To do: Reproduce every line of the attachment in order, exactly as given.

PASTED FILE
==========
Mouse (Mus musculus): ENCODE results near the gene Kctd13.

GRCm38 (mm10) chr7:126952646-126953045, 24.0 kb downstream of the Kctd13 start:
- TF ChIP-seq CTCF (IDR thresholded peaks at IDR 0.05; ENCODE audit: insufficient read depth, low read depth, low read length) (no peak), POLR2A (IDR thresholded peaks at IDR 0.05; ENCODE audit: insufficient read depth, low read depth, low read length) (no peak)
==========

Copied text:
Mouse (Mus musculus): ENCODE results near the gene Kctd13.

GRCm38 (mm10) chr7:126952646-126953045, 24.0 kb downstream of the Kctd13 start:
- TF ChIP-seq CTCF (IDR thresholded peaks at IDR 0.05; ENCODE audit: insufficient read depth, low read depth, low read length) (no peak), POLR2A (IDR thresholded peaks at IDR 0.05; ENCODE audit: insufficient read depth, low read depth, low read length) (no peak)